Flow is an essential measurement in many industrial processes. In the typical application, a flow sensor is used to determine the volume of liquid or gas that passes thru a pipe, in liters/sec, GPM or similar units. Modern sensors incorporate electronics that can correct for varying pressure, temperature, density, non-linearities, and the characteristics of the fluid. These sensors may provide a local readout but usually will also send a signal to a remote indicator or SCADA system. Electronic sensors don’t measure flow directly. They rely on another sensing method to infer the flow rate. Popular types of electronic flow sensors are differential pressure, thermal, target, paddle wheel, and magneto-inductive.
Differential Pressure Flow Sensors
Differential pressure flow sensors are the most popular type due to their cost, performance, and versatility. These sensors have a flow body of known cross-section, that includes a built-in restriction, such as an orifice plate. The restriction creates a difference between the upstream and downstream pressure. The sensor detects this difference to calculate the fluid velocity and determine the flow rate. This technique has no moving parts and is suitable for a wide arrange of liquid and gas media. Careful placement is necessary to avoid turbulent flow. An alternate construction uses a Venturi nozzle as the restriction. The downstream pressure tap is placed in the nozzle. The flowing medium generates a pressure difference proportional to the flow rate. However, the pressure drop is substantially less than with an orifice plate. The Venturi method is preferred for higher flow rates or low pressures.
Thermal Flow Sensors
Thermal (calorimetric) flow sensors measure heat conduction in a liquid or gas to determine flow rate. The temperature is measured upstream and downstream of a heating element. At zero flow, the temperatures are equal. As flow increases, more heat will be detected at the downstream sensor. This method is particularly useful at low flow rates. At higher rates, the amount of power supplied to the heater is varied to maintain a fixed temperature difference between the two sensors. The power level is converted to flow rate by the internal electronics. In a further refinement of the thermal flow technique, a single element is used to both heat the probe and measure temperature. The heat input and amount of heat dissipated in the fluid are used to determine the flow. Thermal flow sensors have no pressure drop.
Target Type Flow Sensors
In a target type flow sensor, a target plate is placed in the liquid stream. Fluid flow exerts a force on the target, which moves in relation to flow rate. This is measured with a force sensor at the other end of the lever arm. In an alternate technique, the lever arm works against a spring. The movement of the arm is measured with a position sensor to determine flow rate. A permanent magnet attached to the lever arm and a Hall effect sensor are often used to convert the angular motion of the arm into an electrical signal. Target-type sensors offer a very low-pressure drop and generally tolerate fluids with that contain some solids.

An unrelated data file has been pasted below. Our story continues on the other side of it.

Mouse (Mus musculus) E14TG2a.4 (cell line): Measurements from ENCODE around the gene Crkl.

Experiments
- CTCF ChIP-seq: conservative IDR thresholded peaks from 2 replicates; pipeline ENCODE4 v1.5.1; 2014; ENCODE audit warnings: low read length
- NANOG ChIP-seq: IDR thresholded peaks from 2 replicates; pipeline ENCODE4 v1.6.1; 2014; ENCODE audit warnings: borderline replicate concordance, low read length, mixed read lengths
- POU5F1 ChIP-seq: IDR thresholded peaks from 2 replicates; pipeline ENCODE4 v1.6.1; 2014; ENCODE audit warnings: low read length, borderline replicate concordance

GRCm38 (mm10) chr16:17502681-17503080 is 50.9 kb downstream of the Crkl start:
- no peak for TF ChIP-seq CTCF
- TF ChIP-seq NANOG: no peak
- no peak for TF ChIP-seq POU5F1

Turbine Flow Sensor
The paddle wheel or turbine method places a spinning part in the fluid to detect flow. The fluid is first routed through a laminar flow element to eliminate turbulence. It is then directed to the wheel or turbine, which revolves in proportion to flow rate. A magnet on the wheel and magnetic detector in the housing are typically used to measure rotation. An optical detector may be employed in sensors for use with clear fluids. The paddle wheel is useful for low flow liquids (GPH), the turbine for the lower density of gases. Both have more wear than other methods due to the spinning part. These sensors are low-cost and straightforward to install.
Magnetic Induction Flow Sensor
The magneto-inductive technique is used to measure the flow of conductive liquids. According to Faraday’s law of magnetic induction, current is induced into a conductor as it moves through a magnetic field. The amount of current induced is directly proportional to the velocity of the moving conductor. A conductive liquid passing through the flow sensor body acts as the conductor. The sensor contains a set of coils that generate the magnetic field. Electrodes mounted in the sensor body conduct the current. Current magnitude is proportional to flow rate. This type of sensor has no pressure drop and no moving parts. It is not affected by changes in temperature, pressure, or density and can handle fluids with contaminants.
Sizing & Configuration
Each sensor type is available in a variety of sizes and mechanical configurations, with or without a local display. This photo shows Kobold flow sensors that use the sensing methods just described (clockwise from the left: differential pressure, target, paddle wheel, magneto-inductive, and thermal). The sensing method usually can’t be determined by a sensor’s physical appearance.
Most sensors convert the flow into process output signal of 4-20mA, 0-10Vdc, 0-5Vdc, pulse or frequency. A switch output can often be added to control external equipment based on a flow setpoint.
Selection of the flow sensor type will depend on the fluid characteristics, flow rate, pressure, temperature, pipe size, acceptable pressure drop, and cost; plus ease of installation and maintenance. Consult the manufacturer’s technical data for recommended models and application guidance.